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Top 5 Contagion® News Articles for the Week of August 13, 2017


#5: Iowa Infant Dies of Viral Meningitis Associated with Herpes Infection

Following the recent death of an Iowa infant who suffered complications after becoming infected with the herpes simplex virus type 1 (HSV-1) likely due to a kiss, health experts are reminding the public that the virus can spread easily to babies.

Oral herpes is a highly contagious virus that is spread via oral-to-oral contact, such as kissing. The World Health Organization (WHO) estimates that 3.7 billion individuals around the world have an HSV-1 infection, with the Americas having the lowest prevalence of the virus. HSV-1 is typically acquired during childhood and never goes away, though the infection is typically asymptomatic with most individuals unaware that they even have it. Visible symptoms of oral herpes appear as open sores or ulcers in and around the mouth, or sores on the lips known as cold sores. Less common is herpes simplex virus type 2 (HSV-2), a sexually transmitted infection affecting an estimated 417 million individuals worldwide. In rare cases, a woman infected with genital HSV-1 can pass the virus on to her baby during vaginal delivery, and less commonly, a baby can contract the virus through other forms of contact.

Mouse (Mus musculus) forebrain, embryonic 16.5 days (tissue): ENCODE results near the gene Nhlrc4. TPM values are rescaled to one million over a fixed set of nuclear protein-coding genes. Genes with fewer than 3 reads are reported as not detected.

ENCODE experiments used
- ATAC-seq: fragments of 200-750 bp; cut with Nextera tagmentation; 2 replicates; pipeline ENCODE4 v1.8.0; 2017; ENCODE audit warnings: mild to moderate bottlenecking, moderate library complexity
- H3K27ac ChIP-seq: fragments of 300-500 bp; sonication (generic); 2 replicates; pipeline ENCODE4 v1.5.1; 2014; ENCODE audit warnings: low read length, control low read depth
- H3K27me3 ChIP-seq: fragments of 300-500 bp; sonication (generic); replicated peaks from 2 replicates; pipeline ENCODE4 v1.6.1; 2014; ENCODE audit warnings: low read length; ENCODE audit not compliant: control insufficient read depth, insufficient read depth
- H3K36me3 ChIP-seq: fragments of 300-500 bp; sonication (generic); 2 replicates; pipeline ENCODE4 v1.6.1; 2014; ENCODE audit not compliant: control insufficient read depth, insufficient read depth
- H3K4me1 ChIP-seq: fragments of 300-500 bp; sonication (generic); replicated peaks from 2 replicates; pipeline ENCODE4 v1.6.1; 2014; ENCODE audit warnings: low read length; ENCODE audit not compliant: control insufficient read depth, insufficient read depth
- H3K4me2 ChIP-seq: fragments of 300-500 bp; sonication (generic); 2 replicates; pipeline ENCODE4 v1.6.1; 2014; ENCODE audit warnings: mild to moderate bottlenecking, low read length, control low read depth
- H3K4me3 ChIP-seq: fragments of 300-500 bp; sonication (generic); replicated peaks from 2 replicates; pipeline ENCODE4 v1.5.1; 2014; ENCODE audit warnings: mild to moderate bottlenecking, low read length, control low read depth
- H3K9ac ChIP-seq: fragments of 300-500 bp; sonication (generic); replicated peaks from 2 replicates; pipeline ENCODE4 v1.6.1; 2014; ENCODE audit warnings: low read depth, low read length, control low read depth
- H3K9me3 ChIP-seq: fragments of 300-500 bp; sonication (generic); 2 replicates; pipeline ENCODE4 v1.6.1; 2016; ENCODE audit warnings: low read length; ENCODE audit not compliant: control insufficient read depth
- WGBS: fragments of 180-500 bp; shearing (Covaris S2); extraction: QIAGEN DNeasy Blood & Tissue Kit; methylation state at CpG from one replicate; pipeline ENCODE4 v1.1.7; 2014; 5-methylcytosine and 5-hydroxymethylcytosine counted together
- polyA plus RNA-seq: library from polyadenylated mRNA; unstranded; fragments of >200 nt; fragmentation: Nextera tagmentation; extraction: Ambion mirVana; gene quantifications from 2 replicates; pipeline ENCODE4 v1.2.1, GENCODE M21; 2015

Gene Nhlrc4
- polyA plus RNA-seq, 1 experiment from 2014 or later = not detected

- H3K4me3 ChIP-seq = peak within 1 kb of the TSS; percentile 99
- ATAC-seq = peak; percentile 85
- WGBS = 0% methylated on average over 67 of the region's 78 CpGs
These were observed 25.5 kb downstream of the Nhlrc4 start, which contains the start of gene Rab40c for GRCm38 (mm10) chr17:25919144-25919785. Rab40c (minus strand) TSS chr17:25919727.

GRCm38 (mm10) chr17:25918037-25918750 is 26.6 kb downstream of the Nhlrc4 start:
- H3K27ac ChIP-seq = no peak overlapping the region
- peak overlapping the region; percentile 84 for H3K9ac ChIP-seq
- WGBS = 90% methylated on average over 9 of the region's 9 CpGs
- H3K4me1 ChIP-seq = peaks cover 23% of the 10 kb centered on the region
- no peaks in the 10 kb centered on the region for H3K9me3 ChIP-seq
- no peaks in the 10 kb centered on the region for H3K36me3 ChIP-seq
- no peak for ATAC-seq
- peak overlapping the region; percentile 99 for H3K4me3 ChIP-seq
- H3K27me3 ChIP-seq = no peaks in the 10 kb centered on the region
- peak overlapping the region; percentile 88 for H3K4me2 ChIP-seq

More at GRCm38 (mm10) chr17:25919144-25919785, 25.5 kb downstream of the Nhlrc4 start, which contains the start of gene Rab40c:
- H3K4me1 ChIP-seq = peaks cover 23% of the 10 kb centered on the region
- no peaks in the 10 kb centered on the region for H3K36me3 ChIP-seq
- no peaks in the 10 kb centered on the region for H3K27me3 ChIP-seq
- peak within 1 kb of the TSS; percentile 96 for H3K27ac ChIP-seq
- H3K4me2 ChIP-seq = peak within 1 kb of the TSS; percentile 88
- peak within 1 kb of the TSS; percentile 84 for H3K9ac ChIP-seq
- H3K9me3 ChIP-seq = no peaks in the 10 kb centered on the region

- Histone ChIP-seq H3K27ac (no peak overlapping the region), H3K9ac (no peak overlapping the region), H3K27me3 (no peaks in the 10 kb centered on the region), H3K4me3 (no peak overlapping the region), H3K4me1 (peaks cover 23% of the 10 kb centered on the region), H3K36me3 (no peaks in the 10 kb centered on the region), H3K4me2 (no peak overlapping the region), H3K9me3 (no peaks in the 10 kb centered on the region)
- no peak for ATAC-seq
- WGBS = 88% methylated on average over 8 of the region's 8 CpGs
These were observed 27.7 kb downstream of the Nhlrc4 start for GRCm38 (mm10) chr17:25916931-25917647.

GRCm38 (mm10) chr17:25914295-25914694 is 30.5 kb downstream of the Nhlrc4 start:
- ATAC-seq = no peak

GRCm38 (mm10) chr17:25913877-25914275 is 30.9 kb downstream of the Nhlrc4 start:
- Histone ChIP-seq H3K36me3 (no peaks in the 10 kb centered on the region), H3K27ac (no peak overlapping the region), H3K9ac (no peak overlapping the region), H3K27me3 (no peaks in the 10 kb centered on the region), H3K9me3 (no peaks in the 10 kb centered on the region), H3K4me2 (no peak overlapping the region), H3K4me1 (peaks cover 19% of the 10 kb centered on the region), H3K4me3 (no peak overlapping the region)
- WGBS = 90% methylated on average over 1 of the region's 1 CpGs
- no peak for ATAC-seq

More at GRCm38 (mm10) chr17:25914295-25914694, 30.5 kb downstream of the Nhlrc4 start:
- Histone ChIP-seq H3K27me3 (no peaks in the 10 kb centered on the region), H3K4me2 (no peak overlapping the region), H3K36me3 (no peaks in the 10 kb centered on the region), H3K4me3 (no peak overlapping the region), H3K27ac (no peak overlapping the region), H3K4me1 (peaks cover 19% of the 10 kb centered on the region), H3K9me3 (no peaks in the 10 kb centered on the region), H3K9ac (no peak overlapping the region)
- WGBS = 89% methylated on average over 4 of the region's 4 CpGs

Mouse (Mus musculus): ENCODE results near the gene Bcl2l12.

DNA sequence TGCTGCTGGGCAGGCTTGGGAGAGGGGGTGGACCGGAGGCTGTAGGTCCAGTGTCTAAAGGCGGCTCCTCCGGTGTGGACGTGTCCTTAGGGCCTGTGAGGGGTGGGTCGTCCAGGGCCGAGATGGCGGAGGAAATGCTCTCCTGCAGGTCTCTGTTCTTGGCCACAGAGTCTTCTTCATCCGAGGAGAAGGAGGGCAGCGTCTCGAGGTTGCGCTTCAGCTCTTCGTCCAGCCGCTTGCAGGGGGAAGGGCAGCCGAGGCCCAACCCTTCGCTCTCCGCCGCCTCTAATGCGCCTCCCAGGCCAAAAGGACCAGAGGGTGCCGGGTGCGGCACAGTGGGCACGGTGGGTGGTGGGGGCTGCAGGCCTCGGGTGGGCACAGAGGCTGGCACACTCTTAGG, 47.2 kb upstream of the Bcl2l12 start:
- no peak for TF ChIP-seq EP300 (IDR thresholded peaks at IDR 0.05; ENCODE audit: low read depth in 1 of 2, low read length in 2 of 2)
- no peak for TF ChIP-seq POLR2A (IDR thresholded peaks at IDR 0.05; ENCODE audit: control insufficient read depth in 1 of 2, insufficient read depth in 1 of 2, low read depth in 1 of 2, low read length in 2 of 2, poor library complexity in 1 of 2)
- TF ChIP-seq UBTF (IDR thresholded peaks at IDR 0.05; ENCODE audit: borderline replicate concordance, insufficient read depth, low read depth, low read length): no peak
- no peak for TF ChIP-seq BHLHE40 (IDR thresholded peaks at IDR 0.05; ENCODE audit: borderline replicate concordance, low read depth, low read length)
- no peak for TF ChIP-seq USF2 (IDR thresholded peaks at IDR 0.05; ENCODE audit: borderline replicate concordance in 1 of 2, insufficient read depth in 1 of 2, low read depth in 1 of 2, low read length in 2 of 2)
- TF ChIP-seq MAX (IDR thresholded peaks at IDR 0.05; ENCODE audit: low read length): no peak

Continue reading about how herpes can affect infants, here.

#4:  Ingestible Smart Pill Can Remind Patients to Take Medications

Because the pill is still in its beginning stages of use at Rush, the patients are using hospital-provided iPads that allow nurses and doctors access to the patient’s medication use; however, Proteus also has an app that patients could use on their own smartphones.

Proteus is working with Rush to keep the cost of medication and the necessary technology to a minimum. Rush patients using smart pills are currently paying the same rates as they would for pills without sensory technology. Proteus has additionally raised more than $300 million for the smart pills.

Despite the plans for expansion, patients at Rush will typically only use the technology for about 3 months. Perry and colleagues at Rush hope that the use of Proteus pills will form daily medication habits in the patients after 3 months.

“From a behavioral perspective, experts would say you need to perform a behavior consistently for about 3 months to create a pattern,” said Dr. Perry.

Learn more about the ingestible smart pill, here.

Big advances in treatment can